Wednesday, March 07, 2012

Nothing Will Ever Prevent Childhood Obesity

I know, a cheap headline to draw you in. I apologize.

What I mean to say is,
"No ONE thing will ever prevent childhood obesity",
or any obesity for that matter.

In order for any single public health intervention to have an impact on any sort of obesity, it would mean that whatever target the intervention manipulated would have to in and of itself be responsible for a large and significant percentage of the problem.

And therein lies the rub. Our struggle as a society with weight and/or healthy living has more to do with the accumulation of dozens, if not hundreds, of environmental changes where the end result is an environment where the unattended consequence of spontaneously living is weight gain. Simply put, the current pushes us there.

The reason it's important to always keep this in mind is that the likelihood there'll ever be a singular intervention that makes a demonstrable impact is exceedingly low, and that fact is going to bedevil policy makers, researchers and analysts because it's going to be tough for them to make the case, "Yeah, sure, that didn't do much, but we've got to keep doing it anyhow even if there was no demonstrable benefit".

It's that whole twig thing. Effortless to break one. Easy even to break two, three, four, five and more, but get a large pile of small twigs together and eventually you'll get to a point where despite each twig being laughably snappable itself, together they might as well be a log.

Keep that in mind before you pass judgment the next time on the futility of a particular intervention after you read about how a study on intervention "X" didn't seem to make a demonstrable difference on obesity rates, weight changes or eating behaviours.

It's David Katz's single sandbag phenomenon, and if you're surprised that a single sandbag wasn't enough to stop the flood, I think perhaps some remedial Flooding 101 is in order.

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  1. Anonymous5:37 am

    Parents cooking whole foods for their kids and bagging lunches and not letting them eat the fast food that schools give them will go a long way to stopping their childrens obesity. It won't fix society as a whole, but you can have your kids avoid obesity.

    I see many non-obese kids, and their parents push activity and don't eat fast food every meal. They just don't participate in the trend that is sweeping the world

  2. Childhood obesity is actually childhood hormonal imbalance which is associated with but not caused by inactivity and excessive caloric intake(1). It's caused by consuming the sort of food components that promote overeating, emotional discomfort, and sluggishness(2); added sugars and omega-6 industrial seed oils.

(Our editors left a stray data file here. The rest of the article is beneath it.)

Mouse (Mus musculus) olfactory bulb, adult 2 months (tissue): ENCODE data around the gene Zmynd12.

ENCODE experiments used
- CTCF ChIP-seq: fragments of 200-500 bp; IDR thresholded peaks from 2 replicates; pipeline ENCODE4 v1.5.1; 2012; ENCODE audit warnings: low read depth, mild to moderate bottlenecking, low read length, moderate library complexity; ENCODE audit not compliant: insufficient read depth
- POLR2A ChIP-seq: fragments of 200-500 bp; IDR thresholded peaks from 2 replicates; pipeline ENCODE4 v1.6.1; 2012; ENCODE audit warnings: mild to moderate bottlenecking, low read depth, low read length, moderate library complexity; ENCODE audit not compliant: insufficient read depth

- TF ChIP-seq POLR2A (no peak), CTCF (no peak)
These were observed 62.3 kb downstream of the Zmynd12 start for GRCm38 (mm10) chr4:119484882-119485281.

Most everyone is aware of the added sugars problem, finally(3). But what of the omega-6 hazard? Where are the admonitions to consume less of products laced with polyunsaturated seed oils(4)? And why do the American Heart Association and the Harvard School of Public Health(5) still advise replacing saturated fats(6) with polyunsaturated oils(7) we're already getting too much of? When are government(8) and academia going to stop demonizing saturated fats and acknowledge that it was a mistake to assume that saturated fats cause clogged arteries(9).


  3. Bobbini10:08 am

    I think the above two responses illustrate your point very well--acknowledging that something is multifaceted and that there is no single, clear cause hurts our brains. We scramble to find the One True Solution not so much to solve the problem for everyone, but to find a way to make sure it won't happen to us (or our kids).

    1. Anonymous11:11 am

      Well, realistically the problem will never be solved in a free society. Witness other addiction issues. I assume the medical "cure" rate will be similar to the "cure" rates for alcoholism and/or drug use, which is to say fairly pathetic.

      All you can do is raise your own kids and take care of yourself. May as well focus on what you can actually do, and not waste too much time on insoluble problems.

  4. Since childhood obesity is defined by percentile and since the natural and healthy size of human beings is a bell curve, not confined to a narrow band, then it's literally true that nothing will ever prevent childhood obesity, and that's fine. We don't all need to have identical bodies.

  5. I meant to comment yesterday on this post, Yoni, first to thank you for all your efforts re the Disney exhibit fiasco. But also wanted to point out just what dee.calarco did -- we'll never "prevent" childhood obesity also because some kids are genetically made to fall within that BMI range even with the healthiest behaviors.

    One of the most heartbreaking comments I've heard re this is highlighted in the Association for Size Diversity & Health's efforts toward this issue. When we asked larger kids what they thought of the effort to prevent childhood obesity, they said it sounded like people wanted to get rid of them.